8 Skillsets that Today’s Designers Must Have

Skillsets

The last few years have drastically changed the way designers work. While the rise of remote work has made it easier for designers to find work and clients from all over, the increase of people working from their homes also means that competition is now steeper than ever.

Luckily, graphic design, web design and UX design is here to stay. Just about every business is looking to hire a designer for projects ranging from designing brochures and business cards to a complete overhaul of their website.

And as more and more industries continue to mature, changing technologies and trends mean that the work is ever-evolving and never stale. But as we enter the second half of 2021, it’s good to step back and reflect on your current designers skillsets and direction moving forward.

Are you currently in a slump? Up-to-date with designers skillsets? Or are you not quite sure what areas you can develop?

Here at SKT Themes, we’ve outlined the eight best designers skillsets that will help you thrive in today’s fast-paced markets and keep up with the competition.

Illustration

As consumers clamor for companies to follow a more honest and relatable approach in the content they push, it’s only natural that graphic illustrations helps to shine its spotlight on it.

A far cry from the perfect lines and shapes that vector art has popularized in the last few years, illustration features hand-drawn elements that don’t omit natural imperfections like uneven lines, crooked shapes, and brush flourishes.

Today, it’s common to see brands pushing this type of design everywhere, whether for advertisements, landing pages, or personalized icons. And it’s easy to see why it’s such a hit, as the style adds a human-like personality to every image.

If you’re new to drawing, then you might find yourself struggling with this skill. Luckily, consistent practice and taking inspiration from real life will significantly help your progress.

However, don’t aim for realism and instead focus on every line and curve you make before applying the same principles to your next web or UI design.

Typography

Often, we reflect on the power of the written word, but rarely do we consider what process a designer has to go through to emulate the tone of the word or sentence we’re digesting.

This is where excellent typography skills come into the picture. With consumers constantly reading written words on their phones, books, and websites, the ability to make written language legible and visually appealing is more critical than ever.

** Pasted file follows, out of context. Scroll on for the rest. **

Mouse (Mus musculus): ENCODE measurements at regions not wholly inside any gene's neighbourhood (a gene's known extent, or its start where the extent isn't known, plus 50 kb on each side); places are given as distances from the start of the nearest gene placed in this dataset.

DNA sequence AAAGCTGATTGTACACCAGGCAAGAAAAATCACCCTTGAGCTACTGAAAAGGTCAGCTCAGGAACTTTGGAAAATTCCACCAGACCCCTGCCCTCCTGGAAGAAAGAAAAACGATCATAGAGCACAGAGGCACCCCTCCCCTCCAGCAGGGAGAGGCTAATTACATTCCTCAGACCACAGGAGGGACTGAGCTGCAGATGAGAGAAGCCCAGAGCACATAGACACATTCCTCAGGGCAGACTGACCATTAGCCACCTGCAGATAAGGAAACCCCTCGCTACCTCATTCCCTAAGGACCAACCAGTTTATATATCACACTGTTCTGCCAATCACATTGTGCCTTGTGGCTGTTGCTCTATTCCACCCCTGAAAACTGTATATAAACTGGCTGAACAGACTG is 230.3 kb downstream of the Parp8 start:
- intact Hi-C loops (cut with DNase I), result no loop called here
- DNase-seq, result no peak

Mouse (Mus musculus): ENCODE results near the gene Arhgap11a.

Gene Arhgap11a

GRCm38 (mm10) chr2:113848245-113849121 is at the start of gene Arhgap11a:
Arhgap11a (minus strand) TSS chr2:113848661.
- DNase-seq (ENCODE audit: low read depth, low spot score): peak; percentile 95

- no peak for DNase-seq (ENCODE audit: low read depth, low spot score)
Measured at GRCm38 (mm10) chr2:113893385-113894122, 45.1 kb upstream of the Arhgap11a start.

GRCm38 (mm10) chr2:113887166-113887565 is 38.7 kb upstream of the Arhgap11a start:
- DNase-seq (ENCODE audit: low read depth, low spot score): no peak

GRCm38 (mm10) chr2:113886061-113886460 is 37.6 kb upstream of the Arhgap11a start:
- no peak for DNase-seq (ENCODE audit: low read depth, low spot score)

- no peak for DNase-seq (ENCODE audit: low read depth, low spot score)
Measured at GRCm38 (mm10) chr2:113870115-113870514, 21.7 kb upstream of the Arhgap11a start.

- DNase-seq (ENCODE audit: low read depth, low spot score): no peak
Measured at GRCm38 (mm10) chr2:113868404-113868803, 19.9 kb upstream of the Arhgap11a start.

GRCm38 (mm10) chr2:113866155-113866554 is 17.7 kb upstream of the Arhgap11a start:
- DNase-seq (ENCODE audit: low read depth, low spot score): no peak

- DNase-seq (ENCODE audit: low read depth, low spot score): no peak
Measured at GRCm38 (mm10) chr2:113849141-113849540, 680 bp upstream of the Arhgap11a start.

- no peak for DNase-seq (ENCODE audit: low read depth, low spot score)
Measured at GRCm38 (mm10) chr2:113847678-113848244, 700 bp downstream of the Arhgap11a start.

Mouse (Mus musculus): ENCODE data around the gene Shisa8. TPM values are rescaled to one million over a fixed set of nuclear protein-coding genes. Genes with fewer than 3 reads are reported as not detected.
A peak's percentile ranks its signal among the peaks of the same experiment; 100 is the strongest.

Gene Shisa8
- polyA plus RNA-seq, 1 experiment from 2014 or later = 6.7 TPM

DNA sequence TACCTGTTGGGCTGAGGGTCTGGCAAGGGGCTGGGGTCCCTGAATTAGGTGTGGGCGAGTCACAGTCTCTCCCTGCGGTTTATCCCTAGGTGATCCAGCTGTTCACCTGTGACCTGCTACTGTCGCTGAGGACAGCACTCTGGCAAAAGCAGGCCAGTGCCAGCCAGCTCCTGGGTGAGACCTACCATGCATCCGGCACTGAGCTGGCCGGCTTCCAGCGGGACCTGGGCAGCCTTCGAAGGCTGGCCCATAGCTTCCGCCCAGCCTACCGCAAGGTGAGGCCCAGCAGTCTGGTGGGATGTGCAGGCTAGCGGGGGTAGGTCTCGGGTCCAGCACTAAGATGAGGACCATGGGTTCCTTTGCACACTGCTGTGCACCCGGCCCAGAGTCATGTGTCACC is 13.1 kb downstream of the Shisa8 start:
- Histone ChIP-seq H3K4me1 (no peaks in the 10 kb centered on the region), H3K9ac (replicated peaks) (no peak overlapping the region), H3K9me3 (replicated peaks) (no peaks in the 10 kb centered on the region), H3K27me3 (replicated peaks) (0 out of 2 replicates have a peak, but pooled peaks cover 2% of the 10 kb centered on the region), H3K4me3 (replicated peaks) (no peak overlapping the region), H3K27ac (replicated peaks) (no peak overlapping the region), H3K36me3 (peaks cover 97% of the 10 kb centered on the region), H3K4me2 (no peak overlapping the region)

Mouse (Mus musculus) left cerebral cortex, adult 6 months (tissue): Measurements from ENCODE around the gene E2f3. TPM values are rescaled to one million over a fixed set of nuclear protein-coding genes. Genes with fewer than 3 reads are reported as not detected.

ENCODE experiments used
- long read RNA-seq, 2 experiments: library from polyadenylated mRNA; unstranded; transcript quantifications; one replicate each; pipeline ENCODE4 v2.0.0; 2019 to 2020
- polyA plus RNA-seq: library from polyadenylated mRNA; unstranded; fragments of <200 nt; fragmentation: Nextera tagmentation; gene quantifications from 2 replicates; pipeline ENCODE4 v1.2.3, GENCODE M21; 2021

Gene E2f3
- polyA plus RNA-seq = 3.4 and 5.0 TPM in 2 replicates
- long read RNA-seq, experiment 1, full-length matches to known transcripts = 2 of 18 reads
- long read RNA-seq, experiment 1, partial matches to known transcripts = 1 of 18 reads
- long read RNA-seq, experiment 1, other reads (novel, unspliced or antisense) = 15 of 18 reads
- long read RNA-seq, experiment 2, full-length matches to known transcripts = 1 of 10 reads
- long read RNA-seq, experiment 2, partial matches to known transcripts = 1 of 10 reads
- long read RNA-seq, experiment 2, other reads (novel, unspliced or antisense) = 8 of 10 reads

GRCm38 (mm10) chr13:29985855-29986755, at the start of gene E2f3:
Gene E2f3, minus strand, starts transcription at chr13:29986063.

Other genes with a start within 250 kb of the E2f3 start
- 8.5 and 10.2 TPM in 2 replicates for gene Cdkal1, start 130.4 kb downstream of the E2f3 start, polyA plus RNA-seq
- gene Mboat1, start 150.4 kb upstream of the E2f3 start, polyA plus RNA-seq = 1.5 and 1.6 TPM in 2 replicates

These days, pretty much every font imaginable is available online for anyone to use, and there’s nothing wrong with that.

That being said, taking the extra step to train yourself in how fonts are made and utilized will help you come out the other end as a better designer capable of capturing emotion and specific messages through the most simple text.

Motion Design

They say that the future of advertisement is video, and one apparent reason behind this is movement. When appropriately utilized, movement can engage a consumer in more ways than one.

It can hold their attention, keep them interested, and captivate their imagination. And in a fast-paced digital world where brands are constantly vying for a second of your attention, being able to capture your consumers means everything.

When starting, however, remember that you don’t always have to go on making full-blown videos. While upskilling in this area, consider using tools like Final Cut Pro, Cinema 4D, and Adobe After Effects to experiment with smaller projects like GIFs, animated logos, or social media content.

In many cases, knowing how to use color grading tools to add depth to your animations will take you several steps ahead.

There’s no shortage to its application as well, with an increasing number of brands looking for animation-savvy graphic designers that can bring their copy to life, whether it’s for an email marketing campaign or social media post.

Digital billboards and in-store digital screens are also markets you can tap, making the designers skillsets more relevant than ever.

Coding and UI Design

These days, website and UI creation services offer drag and drop tools are aplenty, and the demand isn’t going away anytime soon.

However, setting aside some time to polish your coding knowledge will help you stand out among the rest. Not only will this help you make more informed designing decisions, but it will also give you more freedom in the type of output you can make and deliver.

In turn, you can significantly increase your value as a designer while simultaneously expanding the field of clients you can work with.